Revaluating Your Drinking Habits

Revaluating Your Drinking Habits
Revaluating Your Drinking Habits

Revaluating Your Drinking Habits : Do you want to drink less or stop drinking altogether? Your fist step is to admit you have a problem, and to start making changes right away. If you’re in denial, your recovery will only take longer.

If you live in or near New York, you should be able to find alcoholics anonymous programs near you.

Changing Drinking Habits

It’s very difficult to change drinking habits overnight. Denial could potentially be a huge problem, and you might find you make excuses even after admitting you have a problem. If you’re not sure you want to change, or that you’re ready to change, it might help you to think about it in the following way.

Consider the pros and cons of drinking, and quitting.

Pros of Drinking

  • I can relax and unwind after a long and stressful day.
  • I have more fun when I drink and I forget about my problems.

Pros of Quitting

  • My physical and mental health would improve.
  • My relationships would improve, and I’ll have more time and energy for activities and people I care about.

Cons of Drinking

  • It causes relationship problems.
  • I get depressed and anxious. I’m ashamed of myself.
  • It prevents me from doing my job as best I can, and I struggle with family responsibilities.

Cons of Not Drinking

  • I’ll lose my drinking friends.
  • I’ll have to face responsibilities that I’ve ignored in the past.
  • I’ll have to get another way to deal with my problems.

Set some specific and realistic goals for yourself, when it comes to stopping drinking or at least cutting down. Set a date when you’re going to stop or decide you will quit drinking on weekdays and limit your intake on the weekend. If you’re an alcoholic and you aren’t able to control your drinking at all, you should rather stop drinking altogether. Google “aa meetings near me New York” to get some support.

Treatment for Alcoholics

Your treatment will depend on how serious your problem is, and if you want to stop drinking entirely. You also need to consider if you have other health issues and potential mental health conditions. You’ll be better able to overcome your problem if you have a support network of family members, and possibly friends. It will also be a good idea if you can build a new social network, where alcohol is not part of the regular way of socializing and having fun.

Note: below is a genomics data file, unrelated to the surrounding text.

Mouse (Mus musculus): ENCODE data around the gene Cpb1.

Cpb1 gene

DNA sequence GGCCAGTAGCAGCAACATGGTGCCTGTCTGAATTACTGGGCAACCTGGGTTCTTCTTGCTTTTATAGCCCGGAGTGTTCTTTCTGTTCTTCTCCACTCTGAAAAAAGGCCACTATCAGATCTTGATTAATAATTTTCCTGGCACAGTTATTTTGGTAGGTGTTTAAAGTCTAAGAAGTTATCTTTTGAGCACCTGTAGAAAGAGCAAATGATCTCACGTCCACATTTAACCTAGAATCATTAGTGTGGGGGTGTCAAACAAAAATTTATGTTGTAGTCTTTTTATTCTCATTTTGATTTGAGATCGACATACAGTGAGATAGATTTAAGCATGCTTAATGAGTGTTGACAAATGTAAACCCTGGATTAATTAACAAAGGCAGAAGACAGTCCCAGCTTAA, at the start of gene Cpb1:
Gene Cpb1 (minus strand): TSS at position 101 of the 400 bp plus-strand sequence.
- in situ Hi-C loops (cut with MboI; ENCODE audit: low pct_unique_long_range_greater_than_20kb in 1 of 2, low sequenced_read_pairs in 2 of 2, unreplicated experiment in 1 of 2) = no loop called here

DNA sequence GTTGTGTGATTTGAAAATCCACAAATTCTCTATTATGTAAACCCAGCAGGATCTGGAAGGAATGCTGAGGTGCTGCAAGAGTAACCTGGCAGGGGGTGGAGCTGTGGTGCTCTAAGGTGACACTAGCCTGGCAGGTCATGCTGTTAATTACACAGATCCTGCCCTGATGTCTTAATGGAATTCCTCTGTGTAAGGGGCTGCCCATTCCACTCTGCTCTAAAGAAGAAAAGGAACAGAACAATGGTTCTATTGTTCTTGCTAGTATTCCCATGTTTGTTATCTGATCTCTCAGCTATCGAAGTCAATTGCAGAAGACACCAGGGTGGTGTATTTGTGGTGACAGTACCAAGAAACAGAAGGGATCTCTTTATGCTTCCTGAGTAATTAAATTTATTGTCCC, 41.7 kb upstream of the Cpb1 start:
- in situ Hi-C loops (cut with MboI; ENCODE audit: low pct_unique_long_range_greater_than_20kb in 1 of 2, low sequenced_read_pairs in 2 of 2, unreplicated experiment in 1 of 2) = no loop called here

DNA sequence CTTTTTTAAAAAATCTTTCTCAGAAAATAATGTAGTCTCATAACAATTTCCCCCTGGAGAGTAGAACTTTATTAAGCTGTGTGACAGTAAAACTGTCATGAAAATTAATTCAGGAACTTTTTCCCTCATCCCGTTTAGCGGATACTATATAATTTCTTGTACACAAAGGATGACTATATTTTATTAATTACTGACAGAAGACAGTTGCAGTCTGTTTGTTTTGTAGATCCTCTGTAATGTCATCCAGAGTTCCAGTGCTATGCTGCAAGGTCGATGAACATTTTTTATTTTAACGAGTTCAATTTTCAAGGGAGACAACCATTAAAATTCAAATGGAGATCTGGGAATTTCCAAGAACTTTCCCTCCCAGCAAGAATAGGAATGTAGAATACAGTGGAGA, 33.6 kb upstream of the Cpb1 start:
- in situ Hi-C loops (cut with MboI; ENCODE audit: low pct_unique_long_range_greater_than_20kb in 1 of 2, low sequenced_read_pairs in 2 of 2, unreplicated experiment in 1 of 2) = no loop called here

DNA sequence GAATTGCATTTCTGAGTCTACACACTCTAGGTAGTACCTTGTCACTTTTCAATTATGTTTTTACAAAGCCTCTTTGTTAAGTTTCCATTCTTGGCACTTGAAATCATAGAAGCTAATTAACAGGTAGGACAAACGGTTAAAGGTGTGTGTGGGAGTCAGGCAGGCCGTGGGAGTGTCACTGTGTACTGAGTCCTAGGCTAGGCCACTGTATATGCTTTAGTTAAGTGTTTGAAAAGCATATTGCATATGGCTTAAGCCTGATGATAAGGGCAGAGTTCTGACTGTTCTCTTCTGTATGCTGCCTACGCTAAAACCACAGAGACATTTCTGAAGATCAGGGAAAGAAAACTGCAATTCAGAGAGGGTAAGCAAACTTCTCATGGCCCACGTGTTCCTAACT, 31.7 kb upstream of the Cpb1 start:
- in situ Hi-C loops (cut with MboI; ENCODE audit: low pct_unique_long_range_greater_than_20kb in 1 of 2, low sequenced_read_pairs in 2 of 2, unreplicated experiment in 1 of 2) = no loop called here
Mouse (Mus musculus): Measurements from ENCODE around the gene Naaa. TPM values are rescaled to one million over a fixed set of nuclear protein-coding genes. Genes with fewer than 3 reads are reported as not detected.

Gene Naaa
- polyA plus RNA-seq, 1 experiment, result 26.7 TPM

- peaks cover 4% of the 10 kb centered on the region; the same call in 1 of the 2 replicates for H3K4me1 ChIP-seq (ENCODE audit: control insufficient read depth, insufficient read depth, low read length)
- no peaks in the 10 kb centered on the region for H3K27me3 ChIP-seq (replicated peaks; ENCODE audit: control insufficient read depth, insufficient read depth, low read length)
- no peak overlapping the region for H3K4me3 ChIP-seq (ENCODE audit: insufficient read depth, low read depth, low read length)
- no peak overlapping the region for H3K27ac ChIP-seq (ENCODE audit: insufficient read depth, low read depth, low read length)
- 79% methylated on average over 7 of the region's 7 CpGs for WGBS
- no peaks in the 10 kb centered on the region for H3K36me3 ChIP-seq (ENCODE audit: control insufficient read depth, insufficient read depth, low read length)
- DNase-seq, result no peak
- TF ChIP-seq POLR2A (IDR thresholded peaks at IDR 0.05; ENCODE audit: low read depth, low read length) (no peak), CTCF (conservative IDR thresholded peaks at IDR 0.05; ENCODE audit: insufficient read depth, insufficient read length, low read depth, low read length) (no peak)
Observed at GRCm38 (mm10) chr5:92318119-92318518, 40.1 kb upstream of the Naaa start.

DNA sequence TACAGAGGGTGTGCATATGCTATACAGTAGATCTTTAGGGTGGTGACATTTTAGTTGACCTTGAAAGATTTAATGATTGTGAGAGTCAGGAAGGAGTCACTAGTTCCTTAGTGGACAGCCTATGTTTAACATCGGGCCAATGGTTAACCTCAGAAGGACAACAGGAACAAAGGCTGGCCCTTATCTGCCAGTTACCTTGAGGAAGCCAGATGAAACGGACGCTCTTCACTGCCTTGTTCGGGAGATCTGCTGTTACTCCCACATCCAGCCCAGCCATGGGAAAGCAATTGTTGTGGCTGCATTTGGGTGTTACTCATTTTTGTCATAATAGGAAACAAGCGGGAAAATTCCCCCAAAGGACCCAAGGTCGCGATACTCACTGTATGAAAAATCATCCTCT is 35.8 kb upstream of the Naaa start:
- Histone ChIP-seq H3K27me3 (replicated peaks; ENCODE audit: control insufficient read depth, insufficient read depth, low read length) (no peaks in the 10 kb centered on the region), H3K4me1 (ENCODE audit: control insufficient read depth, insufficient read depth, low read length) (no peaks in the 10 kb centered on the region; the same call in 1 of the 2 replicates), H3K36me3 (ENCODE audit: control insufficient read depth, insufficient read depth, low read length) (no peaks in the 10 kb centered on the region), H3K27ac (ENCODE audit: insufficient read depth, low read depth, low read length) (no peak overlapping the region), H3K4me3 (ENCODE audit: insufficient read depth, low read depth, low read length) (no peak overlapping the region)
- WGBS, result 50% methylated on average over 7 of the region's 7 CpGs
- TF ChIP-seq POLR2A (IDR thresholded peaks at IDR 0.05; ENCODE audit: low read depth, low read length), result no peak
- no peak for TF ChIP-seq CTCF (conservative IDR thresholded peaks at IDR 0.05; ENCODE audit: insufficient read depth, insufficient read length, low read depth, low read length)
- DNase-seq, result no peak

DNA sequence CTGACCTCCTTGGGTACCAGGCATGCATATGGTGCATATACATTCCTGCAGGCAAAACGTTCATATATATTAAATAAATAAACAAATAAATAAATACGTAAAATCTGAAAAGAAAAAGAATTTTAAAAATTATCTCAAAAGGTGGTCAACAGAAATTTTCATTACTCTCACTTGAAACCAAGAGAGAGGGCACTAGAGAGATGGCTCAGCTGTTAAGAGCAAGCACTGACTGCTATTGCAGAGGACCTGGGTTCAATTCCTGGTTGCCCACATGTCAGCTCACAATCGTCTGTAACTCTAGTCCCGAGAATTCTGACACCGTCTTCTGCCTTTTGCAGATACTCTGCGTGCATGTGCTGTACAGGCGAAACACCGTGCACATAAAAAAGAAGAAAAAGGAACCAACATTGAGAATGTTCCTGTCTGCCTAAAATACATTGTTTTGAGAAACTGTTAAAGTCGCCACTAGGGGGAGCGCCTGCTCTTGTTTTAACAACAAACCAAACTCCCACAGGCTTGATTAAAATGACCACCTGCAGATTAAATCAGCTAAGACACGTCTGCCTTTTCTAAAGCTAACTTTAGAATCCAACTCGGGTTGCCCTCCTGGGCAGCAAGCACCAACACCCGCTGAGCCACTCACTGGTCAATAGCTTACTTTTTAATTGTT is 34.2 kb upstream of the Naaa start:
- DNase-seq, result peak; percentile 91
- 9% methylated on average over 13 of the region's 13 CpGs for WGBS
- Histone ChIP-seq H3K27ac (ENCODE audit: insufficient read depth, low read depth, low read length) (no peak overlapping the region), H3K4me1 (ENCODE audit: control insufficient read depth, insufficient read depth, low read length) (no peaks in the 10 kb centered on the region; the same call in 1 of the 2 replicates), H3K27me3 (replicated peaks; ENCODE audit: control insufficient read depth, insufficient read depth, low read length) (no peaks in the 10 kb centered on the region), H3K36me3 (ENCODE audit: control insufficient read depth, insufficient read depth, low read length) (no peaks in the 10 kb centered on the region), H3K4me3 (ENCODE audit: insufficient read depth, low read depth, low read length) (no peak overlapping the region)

You need to see your GP for an overall health checkup and advice on your drinking habits. Before you are referred for treatment, any other conditions that you’re possibly suffering from must also be diagnosed. Your doctor can also prescribe you medication that can help you stop drinking.

There are various types of treatment programs available. If you have a serious problem it will be in your best interest to stay at a treatment facility and receive treatment during the day. Individual and group outpatient treatments are usually also available. Outpatient programs focus on preventing relapses and teach people coping skills and how to deal with the triggers that make them reach for alcohol.

Withdrawal

If you’ve been a heavy drinker for a long time, your withdrawal may need to be supervised by healthcare practitioners.

You get a severe form of alcohol withdrawal that can be potentially deadly, as the way your brain regulates your breathing and circulation changes.

Get medical assistance immediately, if you experience the following symptoms:

  • seizures and convulsions
  • severe vomiting
  • severe agitation
  • fever and hallucinations
  • confusion and disorientation.

Normally, you’ll experience some symptoms a few hours after you stop drinking, and these should improve after five days. These symptoms can include sweating, headaches, nausea or vomiting, stomach cramps, anxiety, and trouble sleeping.

You could be prescribed medication for your detox, to prevent severe complications and relieve some of your withdrawal symptoms. Your doctor will be able to provide you with more information about the withdrawal process.

Manage Your Craving

It’s likely that you’ll still get intense alcohol cravings in the first six months after you stop drinking. One of the best ways to manage this is to avoid the triggers that cause you to drink. Avoid places, people, or activities that trigger your urge to drink. It may mean that you have to find a new set of friends who don’t drink.

You’ll have to practice turning down alcohol in social situations, as there will be times when you’re offered alcohol.

When you get cravings for alcohol speak to your sponsor or supportive family members or friends. Try to distract yourself until the urge passes by listening to music, cleaning, exercising, or whatever else you enjoy doing.

Conclusion

It’ll be easier to get cut down on your drinking or stop entirely if you have the support of your loved ones and friends or you belong to some type of support group. You need encouragement and guidance to get you through this tough journey. Consider going for family therapy if your past behavior has caused serious issues in your family, as this can also help you repair damaged relationships.

 

 

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